Live from the Woods: The hypocrisy of Mahama

Ex-President John Mahama now appears to have the solutions to the country’s problems in opposition. But it beats me that he was pathetic as President.

Mahama’s government blew many opportunities that could have delivered prosperity to Ghanaians, especially people of the three regions of the north.

The vast amounts of money invested in the Savannah Accelerated Development Authority (SADA) to create jobs and bring development in the Northern, Upper East and West Regions were wasted. SADA officials couldn’t account for the money given the Authority and nothing was done to them.

The Ghana Youth Employment and Entrepreneurial Development Agency (GYEEDA) became a vehicle through which thousands of cedis were smuggled into individual pockets. Save the retrieval of an insignificant amount, officials of the Agency were left alone to enjoy what they made.

The National Service Scheme was not a voluntary programme under Mahama. It was a cash cow that generated cash to enrich some appointees.

Governance was not business as usual for the past regime. Gleaning from the manner the country was governed, it appeared there was a tacit plan to make money by all means necessary.

Mahama didn’t find his voice when he was in power. He couldn’t snuff out the desires of his appointees. But he has suddenly found his voice in opposition. He now has the solutions to the problems his government created.

While Mahama is at liberty to criticise the governing New Patriotic Party (NPP) for some poor judgments, I think he needs to assess some of the things he says.

President Nana Addo Dankwa Akufo-Addo

At the Unity Walk of the National Democratic Congress (NDC) in Cape Coast Sunday, the former President said he dealt with some appointees who misused state resources.

Really?

He implored President Nana Addo Dankwa Akufo-Addo to hold the appointee behind the $2.5m GhanaPost GPS app responsible for disgracing the nation with a “419” system.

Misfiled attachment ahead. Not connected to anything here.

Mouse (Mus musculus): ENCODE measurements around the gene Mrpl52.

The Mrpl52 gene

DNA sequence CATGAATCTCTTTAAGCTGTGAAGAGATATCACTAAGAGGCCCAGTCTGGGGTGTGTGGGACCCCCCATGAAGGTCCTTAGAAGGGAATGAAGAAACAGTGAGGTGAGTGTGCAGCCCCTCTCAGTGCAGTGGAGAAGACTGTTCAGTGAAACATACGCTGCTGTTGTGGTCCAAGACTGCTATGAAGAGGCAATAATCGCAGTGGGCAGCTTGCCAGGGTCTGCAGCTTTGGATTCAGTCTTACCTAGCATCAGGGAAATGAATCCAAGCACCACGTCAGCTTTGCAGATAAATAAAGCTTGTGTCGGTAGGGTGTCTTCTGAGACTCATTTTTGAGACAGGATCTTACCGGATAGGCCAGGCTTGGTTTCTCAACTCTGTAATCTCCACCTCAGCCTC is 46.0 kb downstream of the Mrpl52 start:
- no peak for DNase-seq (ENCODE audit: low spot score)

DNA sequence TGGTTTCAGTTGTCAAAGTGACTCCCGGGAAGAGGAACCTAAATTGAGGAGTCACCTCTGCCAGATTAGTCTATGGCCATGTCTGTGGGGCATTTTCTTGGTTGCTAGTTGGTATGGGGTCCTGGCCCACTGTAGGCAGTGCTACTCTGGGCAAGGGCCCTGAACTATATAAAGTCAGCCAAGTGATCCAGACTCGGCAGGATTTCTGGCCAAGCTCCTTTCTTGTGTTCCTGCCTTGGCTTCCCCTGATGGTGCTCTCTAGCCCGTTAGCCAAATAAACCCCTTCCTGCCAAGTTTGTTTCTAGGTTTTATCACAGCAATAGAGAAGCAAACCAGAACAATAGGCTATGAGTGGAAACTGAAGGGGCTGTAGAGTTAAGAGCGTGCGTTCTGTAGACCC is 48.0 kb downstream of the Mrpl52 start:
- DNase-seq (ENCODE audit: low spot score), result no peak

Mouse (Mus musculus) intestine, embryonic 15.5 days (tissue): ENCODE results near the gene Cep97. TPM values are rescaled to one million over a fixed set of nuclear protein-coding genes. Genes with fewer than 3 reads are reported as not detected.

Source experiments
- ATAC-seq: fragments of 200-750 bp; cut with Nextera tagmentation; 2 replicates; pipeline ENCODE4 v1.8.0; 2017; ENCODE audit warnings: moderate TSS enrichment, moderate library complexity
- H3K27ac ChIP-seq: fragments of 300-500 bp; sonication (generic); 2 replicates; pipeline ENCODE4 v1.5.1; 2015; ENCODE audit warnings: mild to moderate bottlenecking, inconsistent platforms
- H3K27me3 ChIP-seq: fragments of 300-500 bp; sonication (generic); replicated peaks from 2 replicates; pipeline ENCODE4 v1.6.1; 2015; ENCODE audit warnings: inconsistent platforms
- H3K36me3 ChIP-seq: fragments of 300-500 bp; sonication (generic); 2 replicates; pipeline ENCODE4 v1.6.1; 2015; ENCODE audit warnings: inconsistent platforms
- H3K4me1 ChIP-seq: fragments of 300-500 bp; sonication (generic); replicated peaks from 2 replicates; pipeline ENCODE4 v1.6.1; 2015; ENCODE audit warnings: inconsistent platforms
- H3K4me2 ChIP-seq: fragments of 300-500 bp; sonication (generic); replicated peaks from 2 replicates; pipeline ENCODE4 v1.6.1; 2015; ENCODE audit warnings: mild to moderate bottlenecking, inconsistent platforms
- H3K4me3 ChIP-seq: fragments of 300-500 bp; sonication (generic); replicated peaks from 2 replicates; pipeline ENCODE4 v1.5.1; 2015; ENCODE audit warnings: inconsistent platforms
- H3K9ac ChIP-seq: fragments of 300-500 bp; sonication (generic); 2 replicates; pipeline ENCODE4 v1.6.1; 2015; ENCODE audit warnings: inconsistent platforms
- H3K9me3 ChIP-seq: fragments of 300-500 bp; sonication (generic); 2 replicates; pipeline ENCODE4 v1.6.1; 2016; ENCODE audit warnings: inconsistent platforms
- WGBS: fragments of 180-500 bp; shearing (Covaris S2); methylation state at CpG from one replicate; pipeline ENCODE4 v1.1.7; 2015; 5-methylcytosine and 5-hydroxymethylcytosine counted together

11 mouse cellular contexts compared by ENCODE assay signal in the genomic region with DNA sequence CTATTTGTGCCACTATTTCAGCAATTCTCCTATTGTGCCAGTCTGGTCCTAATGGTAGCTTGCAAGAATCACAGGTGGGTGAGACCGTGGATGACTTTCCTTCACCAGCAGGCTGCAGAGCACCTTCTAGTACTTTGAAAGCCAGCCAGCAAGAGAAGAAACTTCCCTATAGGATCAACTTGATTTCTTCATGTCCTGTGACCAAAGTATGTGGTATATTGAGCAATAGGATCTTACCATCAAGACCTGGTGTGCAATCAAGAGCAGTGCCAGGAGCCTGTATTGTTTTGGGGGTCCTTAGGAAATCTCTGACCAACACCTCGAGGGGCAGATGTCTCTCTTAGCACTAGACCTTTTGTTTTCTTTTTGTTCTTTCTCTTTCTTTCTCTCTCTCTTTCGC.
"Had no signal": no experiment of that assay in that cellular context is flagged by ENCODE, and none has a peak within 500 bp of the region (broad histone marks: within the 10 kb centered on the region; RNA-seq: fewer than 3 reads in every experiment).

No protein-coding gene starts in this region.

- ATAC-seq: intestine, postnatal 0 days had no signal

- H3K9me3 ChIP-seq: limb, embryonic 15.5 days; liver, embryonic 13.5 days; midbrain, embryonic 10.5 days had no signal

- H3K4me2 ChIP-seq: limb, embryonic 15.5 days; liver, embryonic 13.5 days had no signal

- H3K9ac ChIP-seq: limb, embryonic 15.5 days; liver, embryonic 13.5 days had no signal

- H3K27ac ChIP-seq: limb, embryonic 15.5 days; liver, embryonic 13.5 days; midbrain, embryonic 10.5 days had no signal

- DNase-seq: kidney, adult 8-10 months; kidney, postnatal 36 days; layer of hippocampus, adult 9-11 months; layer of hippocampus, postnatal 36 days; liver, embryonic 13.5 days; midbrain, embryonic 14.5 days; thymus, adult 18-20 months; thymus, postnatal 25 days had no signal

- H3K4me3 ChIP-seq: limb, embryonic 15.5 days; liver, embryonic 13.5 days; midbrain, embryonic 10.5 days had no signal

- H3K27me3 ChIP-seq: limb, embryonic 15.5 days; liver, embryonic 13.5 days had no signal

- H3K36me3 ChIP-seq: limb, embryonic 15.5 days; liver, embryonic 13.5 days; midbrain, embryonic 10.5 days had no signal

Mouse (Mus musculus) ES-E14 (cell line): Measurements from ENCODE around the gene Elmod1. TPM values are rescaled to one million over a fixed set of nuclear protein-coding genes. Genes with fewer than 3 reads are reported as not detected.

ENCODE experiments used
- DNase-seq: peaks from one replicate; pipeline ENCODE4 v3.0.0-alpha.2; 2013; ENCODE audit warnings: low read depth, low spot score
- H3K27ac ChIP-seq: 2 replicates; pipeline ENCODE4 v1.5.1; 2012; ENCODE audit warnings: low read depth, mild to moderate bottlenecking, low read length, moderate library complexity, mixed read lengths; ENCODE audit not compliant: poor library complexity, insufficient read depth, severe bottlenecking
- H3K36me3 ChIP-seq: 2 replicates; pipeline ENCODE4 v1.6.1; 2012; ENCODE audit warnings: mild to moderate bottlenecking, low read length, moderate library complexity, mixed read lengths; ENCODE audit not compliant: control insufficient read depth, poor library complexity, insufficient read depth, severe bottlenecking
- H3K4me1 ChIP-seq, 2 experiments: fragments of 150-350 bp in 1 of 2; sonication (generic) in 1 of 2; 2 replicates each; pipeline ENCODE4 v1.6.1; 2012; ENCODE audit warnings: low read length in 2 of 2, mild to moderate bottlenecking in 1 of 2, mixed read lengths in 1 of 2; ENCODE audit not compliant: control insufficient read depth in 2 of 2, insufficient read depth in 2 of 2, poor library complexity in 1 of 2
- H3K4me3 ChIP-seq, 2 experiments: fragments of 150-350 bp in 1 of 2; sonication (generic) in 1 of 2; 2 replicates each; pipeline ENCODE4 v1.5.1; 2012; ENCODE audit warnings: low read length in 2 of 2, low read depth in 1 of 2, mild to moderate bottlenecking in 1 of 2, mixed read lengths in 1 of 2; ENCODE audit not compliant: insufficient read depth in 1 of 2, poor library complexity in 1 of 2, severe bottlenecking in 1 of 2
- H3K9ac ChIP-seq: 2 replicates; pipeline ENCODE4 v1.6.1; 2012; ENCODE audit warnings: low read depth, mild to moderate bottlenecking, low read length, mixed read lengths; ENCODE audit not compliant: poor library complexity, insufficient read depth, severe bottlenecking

“This is where the President should show that he is serious about corruption…somebody must account for the GHS15 million [used in developing the app],” Mahama said.

He cited the then Transport Minister Dzifa Attivor who resigned after it became public knowledge that she rebranded 116 Metro Mass buses at ¢3.6m. She abdicated her position due to public pressure.

But Mahama said it was his tough and anti-corruption leadership that got the Minister out. I am surprised here.

“The toughness of the fight against corruption is that you are able to take actions against your own people and that is what we did when we were in office,” the Ex-President told the NDC supporters.

Truth is if all the glaring misuse of state resources happened under ‘tough’ Mahama, then it begs to ask, what the country would have become if he were not tough?

It’s good Mahama now knows the solutions to the problems he created and didn’t solve.

But why now?

Could it be that our politicians have better sight when they’re in opposition than when they’re in power?

The right to criticize is reserved for everyone. But when you fail to bring the needed change when clothed with power, your criticism of other people after your exit becomes hypocritical.

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Disclaimer:

The author, Austin Brakopowers is a Broadcast journalist at Joy99.7 and views expressed here are exclusively his and do not necessarily reflect the position of the Multimedia Group Limited or Myjoyonline.com. You can reach him via Brakomen@outlook.com

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